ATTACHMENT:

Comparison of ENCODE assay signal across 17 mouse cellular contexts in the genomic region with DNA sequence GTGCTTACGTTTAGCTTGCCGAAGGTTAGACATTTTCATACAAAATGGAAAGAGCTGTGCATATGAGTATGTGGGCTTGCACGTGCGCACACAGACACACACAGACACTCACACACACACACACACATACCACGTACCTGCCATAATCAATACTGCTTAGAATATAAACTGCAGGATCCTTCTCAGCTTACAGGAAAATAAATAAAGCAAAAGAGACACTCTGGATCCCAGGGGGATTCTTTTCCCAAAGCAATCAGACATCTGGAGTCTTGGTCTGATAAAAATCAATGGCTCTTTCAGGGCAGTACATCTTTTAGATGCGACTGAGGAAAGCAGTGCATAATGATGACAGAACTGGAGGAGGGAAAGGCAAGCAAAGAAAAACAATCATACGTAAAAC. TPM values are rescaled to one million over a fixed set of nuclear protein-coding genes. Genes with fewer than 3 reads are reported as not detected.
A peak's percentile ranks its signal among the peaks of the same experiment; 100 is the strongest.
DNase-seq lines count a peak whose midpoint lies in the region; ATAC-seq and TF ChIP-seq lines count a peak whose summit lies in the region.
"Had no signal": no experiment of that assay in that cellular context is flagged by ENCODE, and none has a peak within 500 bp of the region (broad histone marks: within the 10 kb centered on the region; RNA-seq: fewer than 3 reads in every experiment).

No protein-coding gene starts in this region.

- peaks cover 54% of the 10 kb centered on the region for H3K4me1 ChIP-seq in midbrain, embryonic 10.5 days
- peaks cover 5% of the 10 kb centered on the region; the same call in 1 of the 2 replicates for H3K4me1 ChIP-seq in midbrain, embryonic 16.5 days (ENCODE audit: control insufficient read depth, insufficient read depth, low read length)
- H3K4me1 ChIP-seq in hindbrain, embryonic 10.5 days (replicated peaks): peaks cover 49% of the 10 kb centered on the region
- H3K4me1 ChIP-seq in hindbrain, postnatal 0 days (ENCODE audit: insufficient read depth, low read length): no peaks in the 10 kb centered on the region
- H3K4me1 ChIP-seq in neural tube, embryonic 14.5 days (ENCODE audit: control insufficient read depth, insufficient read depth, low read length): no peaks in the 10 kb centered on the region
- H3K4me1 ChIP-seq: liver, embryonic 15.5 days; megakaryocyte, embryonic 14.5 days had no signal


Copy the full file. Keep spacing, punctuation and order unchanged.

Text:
Comparison of ENCODE assay signal across 17 mouse cellular contexts in the genomic region with DNA sequence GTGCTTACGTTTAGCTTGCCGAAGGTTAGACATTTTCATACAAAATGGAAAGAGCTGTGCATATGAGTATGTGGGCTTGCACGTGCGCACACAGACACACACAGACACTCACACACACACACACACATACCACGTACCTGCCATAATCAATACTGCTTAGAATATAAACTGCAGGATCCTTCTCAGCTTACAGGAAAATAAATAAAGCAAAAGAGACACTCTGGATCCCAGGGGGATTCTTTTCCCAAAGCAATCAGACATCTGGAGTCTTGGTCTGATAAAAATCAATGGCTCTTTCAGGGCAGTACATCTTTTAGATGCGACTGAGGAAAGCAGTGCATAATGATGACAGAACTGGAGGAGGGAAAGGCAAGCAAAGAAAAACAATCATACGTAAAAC. TPM values are rescaled to one million over a fixed set of nuclear protein-coding genes. Genes with fewer than 3 reads are reported as not detected.
A peak's percentile ranks its signal among the peaks of the same experiment; 100 is the strongest.
DNase-seq lines count a peak whose midpoint lies in the region; ATAC-seq and TF ChIP-seq lines count a peak whose summit lies in the region.
"Had no signal": no experiment of that assay in that cellular context is flagged by ENCODE, and none has a peak within 500 bp of the region (broad histone marks: within the 10 kb centered on the region; RNA-seq: fewer than 3 reads in every experiment).

No protein-coding gene starts in this region.

- peaks cover 54% of the 10 kb centered on the region for H3K4me1 ChIP-seq in midbrain, embryonic 10.5 days
- peaks cover 5% of the 10 kb centered on the region; the same call in 1 of the 2 replicates for H3K4me1 ChIP-seq in midbrain, embryonic 16.5 days (ENCODE audit: control insufficient read depth, insufficient read depth, low read length)
- H3K4me1 ChIP-seq in hindbrain, embryonic 10.5 days (replicated peaks): peaks cover 49% of the 10 kb centered on the region
- H3K4me1 ChIP-seq in hindbrain, postnatal 0 days (ENCODE audit: insufficient read depth, low read length): no peaks in the 10 kb centered on the region
- H3K4me1 ChIP-seq in neural tube, embryonic 14.5 days (ENCODE audit: control insufficient read depth, insufficient read depth, low read length): no peaks in the 10 kb centered on the region
- H3K4me1 ChIP-seq: liver, embryonic 15.5 days; megakaryocyte, embryonic 14.5 days had no signal